Mr. McGrory, who has worked at The Globe for the past 23 years, will replace Martin Baron, the newspaper’s editor for the past decade. Mr. Baron has been named the editor of The Washington Post, and officially left The Globe last week.

Chris Mayer, the Globe’s publisher, said he chose Mr. McGrory from a pool of internal and external candidates because of his ties to Boston and his ability to motivate the newsroom. “He’s a terrific mentor and leader in terms of inspiring great journalism,” Mr. Mayer said. “It’s that ability to inspire the talent and attracting and retaining the talent.”

Mr. McGrory said that he plans to build on “the accountability journalism the paper has been known for” and doesn’t plan to make drastic changes.

“After Marty Baron’s extremely successful tenure here, we don’t need any overhaul,” said Mr. McGrory. “We don’t need a drastic change in direction.”

Mr. McGrory, 51, grew up in Weymouth, Mass., and began his connection to The Globe as a paperboy for the newspaper. In a video posted on The Globe’s Web site, he recounted how he started his own newspaper for his fifth-grade social studies class. “It’s the only thing I ever wanted to do and, oddly enough, the only place I ever wanted to do it was The Boston Globe,” he said.

After attending Bates College, and working at The New Haven Register and The Patriot Ledger in Quincy, Mass., he joined The Globe in 1989. His career at The Globe has included reporting for the metro desk, and working as a roving national reporter and as a White House correspondent.

He is the nephew of the longtime Washington columnist Mary McGrory, who died in 2004.

In a column that year for The New York Times by Maureen Dowd, Ms. Dowd quoted Mr. McGrory as recalling his aunt’s advice about navigating the mores of Washington: “Always approach the shrimp bowl like you own it.”

He became a metro columnist in 1998 and later the section’s editor.

A statement released by The Globe highlighted his work leading the metro desk on investigating corruption on Beacon Hill and enhancing the desk’s narrative journalism. In the last couple of years, he wrote a twice-weekly column.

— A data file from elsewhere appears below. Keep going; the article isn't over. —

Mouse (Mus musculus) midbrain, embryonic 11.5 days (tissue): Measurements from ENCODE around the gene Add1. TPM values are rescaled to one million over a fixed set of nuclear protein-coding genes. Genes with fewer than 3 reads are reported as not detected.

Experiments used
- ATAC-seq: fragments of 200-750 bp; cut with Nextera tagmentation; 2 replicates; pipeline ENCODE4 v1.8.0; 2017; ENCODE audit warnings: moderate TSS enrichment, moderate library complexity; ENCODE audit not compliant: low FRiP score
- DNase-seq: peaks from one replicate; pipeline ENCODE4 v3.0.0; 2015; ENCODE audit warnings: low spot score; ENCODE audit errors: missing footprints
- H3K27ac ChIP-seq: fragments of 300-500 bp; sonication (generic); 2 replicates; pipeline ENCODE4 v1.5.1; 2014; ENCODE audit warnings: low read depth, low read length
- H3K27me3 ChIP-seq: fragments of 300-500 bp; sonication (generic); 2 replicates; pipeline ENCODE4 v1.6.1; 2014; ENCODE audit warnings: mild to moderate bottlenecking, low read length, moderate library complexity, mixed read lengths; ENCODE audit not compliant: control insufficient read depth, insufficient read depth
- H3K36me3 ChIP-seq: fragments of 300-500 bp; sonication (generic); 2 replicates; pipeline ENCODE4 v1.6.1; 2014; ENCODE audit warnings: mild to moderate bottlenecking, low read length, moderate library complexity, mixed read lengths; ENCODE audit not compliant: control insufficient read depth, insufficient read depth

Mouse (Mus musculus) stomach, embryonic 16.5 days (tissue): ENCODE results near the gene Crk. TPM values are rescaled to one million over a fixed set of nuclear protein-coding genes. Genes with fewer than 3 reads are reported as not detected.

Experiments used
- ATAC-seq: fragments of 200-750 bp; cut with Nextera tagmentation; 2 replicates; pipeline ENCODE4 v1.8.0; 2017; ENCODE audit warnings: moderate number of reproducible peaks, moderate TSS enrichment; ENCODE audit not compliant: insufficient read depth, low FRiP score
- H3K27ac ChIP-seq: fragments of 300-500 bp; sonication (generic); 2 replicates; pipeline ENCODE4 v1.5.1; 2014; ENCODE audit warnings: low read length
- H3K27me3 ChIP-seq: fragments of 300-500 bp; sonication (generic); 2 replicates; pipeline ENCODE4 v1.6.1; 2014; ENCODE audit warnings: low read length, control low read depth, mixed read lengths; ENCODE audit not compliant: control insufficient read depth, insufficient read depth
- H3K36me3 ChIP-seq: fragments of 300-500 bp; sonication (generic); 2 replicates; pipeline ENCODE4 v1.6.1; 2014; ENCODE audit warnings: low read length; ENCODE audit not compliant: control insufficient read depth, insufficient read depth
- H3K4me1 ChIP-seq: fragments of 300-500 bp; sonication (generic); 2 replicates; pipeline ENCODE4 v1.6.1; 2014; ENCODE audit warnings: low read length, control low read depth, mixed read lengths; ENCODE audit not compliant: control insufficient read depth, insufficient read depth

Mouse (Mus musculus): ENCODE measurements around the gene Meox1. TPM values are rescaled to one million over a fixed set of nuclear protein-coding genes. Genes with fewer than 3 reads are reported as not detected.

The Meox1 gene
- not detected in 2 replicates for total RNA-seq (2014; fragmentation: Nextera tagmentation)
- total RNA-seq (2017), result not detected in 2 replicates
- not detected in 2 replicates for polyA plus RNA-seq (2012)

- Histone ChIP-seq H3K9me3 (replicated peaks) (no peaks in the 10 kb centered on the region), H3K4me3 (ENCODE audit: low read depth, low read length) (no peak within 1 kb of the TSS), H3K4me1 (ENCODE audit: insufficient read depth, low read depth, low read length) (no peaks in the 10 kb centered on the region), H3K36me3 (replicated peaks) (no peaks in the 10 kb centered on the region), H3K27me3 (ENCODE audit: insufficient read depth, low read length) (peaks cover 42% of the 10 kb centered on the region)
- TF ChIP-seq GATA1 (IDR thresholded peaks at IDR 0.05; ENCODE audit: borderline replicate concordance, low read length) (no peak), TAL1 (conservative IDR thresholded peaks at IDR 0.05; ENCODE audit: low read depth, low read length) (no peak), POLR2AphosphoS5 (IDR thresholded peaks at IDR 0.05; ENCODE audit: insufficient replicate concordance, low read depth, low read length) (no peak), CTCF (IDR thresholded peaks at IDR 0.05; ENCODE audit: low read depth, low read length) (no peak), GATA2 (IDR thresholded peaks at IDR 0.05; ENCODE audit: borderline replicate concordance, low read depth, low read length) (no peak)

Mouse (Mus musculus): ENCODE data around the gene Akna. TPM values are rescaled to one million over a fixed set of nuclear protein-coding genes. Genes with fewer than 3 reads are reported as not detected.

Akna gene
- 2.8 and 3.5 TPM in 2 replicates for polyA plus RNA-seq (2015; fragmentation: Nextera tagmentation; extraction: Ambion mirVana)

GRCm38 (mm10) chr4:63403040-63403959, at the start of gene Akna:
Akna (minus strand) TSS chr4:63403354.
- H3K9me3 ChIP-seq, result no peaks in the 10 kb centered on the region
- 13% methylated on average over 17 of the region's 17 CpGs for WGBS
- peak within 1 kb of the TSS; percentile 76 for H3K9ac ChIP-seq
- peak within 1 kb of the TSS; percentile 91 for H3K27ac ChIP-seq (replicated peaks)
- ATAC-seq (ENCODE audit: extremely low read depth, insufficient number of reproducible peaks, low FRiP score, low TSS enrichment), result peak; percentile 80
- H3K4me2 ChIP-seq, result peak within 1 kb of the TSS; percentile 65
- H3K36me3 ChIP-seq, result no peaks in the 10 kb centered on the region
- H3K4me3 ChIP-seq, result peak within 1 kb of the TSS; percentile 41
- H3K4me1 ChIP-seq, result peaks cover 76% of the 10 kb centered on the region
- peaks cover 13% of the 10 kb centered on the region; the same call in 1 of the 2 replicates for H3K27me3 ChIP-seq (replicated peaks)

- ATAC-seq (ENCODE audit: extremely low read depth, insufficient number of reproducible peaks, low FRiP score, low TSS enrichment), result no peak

He recently published his first nonfiction book, “Buddy,” about raising a pet rooster as he adjusted to suburban life with his fiancée and her children from her first marriage.

The announcement was somewhat of a surprise in a search closely watched by local journalists.

The Boston Phoenix reported the leading finalists for the job were Caleb Solomon, the paper’s managing editor, and David Shribman, a former Washington bureau chief for The Globe and currently the executive editor of The Pittsburgh Post-Gazette.

Peter Kadzis wrote in The Phoenix about Mr. McGrory that “having left the trenches of management for the lotus fields of opinion mongering, I just don’t see McGrory getting tapped.” Peter Canellos, the head of The Globe’s editorial page and a candidate mentioned for the job, will continue to report directly to Mr. Mayer.

Mr. McGrory is stepping into a drastically changing job at the newspaper, which is owned by The New York Times Company. A newsroom that is currently staffed with 370 people, a decrease by roughly 40 percent over the past decade.

The paper’s circulation has shrunk by nearly half during that time to a circulation of 230,351 from Monday to Friday, from 438,621 readers in 2002. The Globe is also battling a struggling advertising market. According to The New York Times Company’s third-quarter earnings report, the New England Media Group, which includes The Globe, had a 6 percent decline in advertising revenue.